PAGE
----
To the Snowman on Ocean Avenue
Forgive us, our sullied tires, the lip-stained cigarette butts
that grimace the white of your back. Twelve stories up,
we’re huddled around a window singing hymns with a man
whose days are fewer than minutes on parking meters.
I love the oblong shape of your body, your darkened
base three sizes bigger than the rest, the slanted trail
of your crooked grin—a typo on a funeral bulletin.
The charcoals on your face will never be embers
of a dying campfire, hear stories we’ll tell of this
Brooklyn night, my ex-wife’s uncle now dead of leukemia.
That weekend we walked the dark shore along Shinnecock,
the moon’s slender, custard reflection a candlestick
on the bay. We had no language, yet, for divorce.
I dreamed you, Newport Saint, Patron of the Lucky Strike,
early in the morning, on the porch of our rental in Sag Harbor.
You were tall as the skyline, pristine in your crimson stole.
A goldfinch perched in your hands. The twigs of your fingers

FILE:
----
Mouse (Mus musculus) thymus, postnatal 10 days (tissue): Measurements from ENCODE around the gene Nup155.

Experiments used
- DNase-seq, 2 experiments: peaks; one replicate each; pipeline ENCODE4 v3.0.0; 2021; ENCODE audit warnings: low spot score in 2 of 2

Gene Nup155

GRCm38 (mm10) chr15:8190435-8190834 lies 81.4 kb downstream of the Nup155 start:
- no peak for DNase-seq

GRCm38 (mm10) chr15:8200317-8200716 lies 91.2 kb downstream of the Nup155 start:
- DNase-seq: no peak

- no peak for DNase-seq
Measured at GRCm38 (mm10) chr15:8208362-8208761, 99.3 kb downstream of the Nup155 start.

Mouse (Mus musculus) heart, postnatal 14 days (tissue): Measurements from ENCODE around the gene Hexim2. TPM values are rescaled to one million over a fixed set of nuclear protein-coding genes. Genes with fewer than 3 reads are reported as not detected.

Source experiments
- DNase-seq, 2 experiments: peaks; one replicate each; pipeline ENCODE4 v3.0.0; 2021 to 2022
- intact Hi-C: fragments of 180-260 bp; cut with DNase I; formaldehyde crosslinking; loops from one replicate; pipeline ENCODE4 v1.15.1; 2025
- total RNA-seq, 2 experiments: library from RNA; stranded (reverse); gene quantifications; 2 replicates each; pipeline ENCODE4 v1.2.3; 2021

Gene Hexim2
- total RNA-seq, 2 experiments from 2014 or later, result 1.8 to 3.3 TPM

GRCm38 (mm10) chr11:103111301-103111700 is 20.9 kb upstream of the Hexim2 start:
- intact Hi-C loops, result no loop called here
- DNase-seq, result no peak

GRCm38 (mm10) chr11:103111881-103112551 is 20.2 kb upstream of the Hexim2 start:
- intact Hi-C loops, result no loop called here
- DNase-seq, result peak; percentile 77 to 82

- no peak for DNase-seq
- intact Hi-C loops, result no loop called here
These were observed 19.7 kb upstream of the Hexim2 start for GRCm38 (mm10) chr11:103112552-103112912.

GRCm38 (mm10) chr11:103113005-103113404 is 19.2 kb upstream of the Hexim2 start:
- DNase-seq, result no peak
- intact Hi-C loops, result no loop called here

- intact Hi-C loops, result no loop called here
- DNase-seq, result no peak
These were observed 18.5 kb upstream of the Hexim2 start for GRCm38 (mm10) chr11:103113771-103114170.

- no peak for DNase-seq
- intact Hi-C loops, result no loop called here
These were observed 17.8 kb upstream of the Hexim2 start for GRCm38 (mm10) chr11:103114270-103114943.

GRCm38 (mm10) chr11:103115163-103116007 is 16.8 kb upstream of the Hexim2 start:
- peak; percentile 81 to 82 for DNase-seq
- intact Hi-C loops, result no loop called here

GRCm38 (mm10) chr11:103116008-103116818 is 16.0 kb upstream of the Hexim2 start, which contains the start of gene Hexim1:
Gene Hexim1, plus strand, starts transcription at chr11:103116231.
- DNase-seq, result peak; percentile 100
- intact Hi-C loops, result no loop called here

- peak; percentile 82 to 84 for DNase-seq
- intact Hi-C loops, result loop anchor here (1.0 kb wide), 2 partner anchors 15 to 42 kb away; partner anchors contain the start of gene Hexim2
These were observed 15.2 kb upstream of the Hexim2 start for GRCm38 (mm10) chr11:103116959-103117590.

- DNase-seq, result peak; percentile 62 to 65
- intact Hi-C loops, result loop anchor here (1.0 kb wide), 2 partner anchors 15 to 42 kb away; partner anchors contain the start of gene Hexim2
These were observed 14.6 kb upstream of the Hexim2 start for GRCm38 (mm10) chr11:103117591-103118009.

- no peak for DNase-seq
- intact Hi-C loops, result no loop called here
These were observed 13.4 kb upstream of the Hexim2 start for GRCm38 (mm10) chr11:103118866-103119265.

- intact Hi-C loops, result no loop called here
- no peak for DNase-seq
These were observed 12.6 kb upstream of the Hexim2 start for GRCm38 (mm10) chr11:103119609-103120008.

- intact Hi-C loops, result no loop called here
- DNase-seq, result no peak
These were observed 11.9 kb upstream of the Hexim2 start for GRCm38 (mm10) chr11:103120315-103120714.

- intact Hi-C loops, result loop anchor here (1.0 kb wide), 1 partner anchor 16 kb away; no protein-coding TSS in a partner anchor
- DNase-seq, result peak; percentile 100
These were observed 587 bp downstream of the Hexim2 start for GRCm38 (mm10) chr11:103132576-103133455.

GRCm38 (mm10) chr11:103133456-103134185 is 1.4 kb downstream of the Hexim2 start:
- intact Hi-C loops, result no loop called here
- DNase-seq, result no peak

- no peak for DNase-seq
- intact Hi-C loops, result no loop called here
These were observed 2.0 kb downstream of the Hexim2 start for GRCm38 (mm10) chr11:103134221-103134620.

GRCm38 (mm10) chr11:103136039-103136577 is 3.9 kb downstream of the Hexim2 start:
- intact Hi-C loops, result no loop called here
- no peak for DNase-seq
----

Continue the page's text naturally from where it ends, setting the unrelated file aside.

were unbroken, constant—your own gilded Hamsa.
-Dana Point, CA
We toast to a lack of better words, over turkey,
vegetarian meatloaf, red wine, & potatoes.
Chris asks, why can’t we find peace in each other?
It’s before the election. His wife says, we all regret.
Truth is a papier-mâché mask. A house fly, blank face, a crow.
My father-in-law pours us another glass, our mouths unripened
blood. I’ve skipped meds four times this week. I’m ash.
Pale as whiteboard. After dinner, we shoot darts downstairs.
The rain plays the street’s untuned chord—I saw a citrus tree
in a garden outside a Catholic church. Once, I ate a lemon
whole. I wrapped my belt too taught around my waist tonight.
Once, I noosed it around my throat. Taking notes on the plane,
I busted a red ballpoint pen. Once, I couldn’t scrub the blood
from the palms of my hands. Of what I know of commitment,
I remember packing both our bags before we left. Once, my voice
on speaker in divorce court via phone—we touch glass to glass,
hold hands in prayer, toss frustration at a cork board. I trace
smoke from Chris’s cigarette, hear a rain gutter’s vow to the curb.